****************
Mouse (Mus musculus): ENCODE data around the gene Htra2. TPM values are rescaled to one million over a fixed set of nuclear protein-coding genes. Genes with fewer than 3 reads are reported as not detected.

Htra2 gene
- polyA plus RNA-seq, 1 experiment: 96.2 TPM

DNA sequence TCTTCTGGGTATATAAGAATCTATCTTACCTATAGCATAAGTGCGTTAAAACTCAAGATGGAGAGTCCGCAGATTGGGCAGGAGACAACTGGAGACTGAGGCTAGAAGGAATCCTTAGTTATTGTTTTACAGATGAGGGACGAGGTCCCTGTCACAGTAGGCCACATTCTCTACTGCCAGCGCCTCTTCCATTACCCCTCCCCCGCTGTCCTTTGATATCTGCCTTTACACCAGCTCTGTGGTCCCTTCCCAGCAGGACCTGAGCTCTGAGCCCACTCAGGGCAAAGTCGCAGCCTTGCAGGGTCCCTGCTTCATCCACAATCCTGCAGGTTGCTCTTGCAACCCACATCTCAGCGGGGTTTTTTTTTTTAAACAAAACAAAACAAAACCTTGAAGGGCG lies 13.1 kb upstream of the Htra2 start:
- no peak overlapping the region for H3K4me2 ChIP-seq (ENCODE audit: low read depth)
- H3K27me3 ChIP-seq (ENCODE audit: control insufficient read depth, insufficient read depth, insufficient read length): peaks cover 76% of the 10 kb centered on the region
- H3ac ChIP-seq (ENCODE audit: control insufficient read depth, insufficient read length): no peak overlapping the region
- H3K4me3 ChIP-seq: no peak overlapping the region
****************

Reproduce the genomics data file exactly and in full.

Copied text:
Mouse (Mus musculus): ENCODE data around the gene Htra2. TPM values are rescaled to one million over a fixed set of nuclear protein-coding genes. Genes with fewer than 3 reads are reported as not detected.

Htra2 gene
- polyA plus RNA-seq, 1 experiment: 96.2 TPM

DNA sequence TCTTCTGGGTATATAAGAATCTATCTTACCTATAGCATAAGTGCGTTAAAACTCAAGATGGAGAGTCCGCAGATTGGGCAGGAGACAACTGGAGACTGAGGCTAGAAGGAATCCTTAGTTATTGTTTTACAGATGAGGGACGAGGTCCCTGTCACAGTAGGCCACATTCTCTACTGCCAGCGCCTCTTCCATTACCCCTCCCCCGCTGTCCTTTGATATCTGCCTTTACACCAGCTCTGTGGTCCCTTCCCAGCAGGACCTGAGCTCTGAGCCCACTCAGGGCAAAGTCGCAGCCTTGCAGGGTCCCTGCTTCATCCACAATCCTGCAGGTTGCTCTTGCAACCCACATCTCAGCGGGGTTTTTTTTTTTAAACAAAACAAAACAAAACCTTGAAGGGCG lies 13.1 kb upstream of the Htra2 start:
- no peak overlapping the region for H3K4me2 ChIP-seq (ENCODE audit: low read depth)
- H3K27me3 ChIP-seq (ENCODE audit: control insufficient read depth, insufficient read depth, insufficient read length): peaks cover 76% of the 10 kb centered on the region
- H3ac ChIP-seq (ENCODE audit: control insufficient read depth, insufficient read length): no peak overlapping the region
- H3K4me3 ChIP-seq: no peak overlapping the region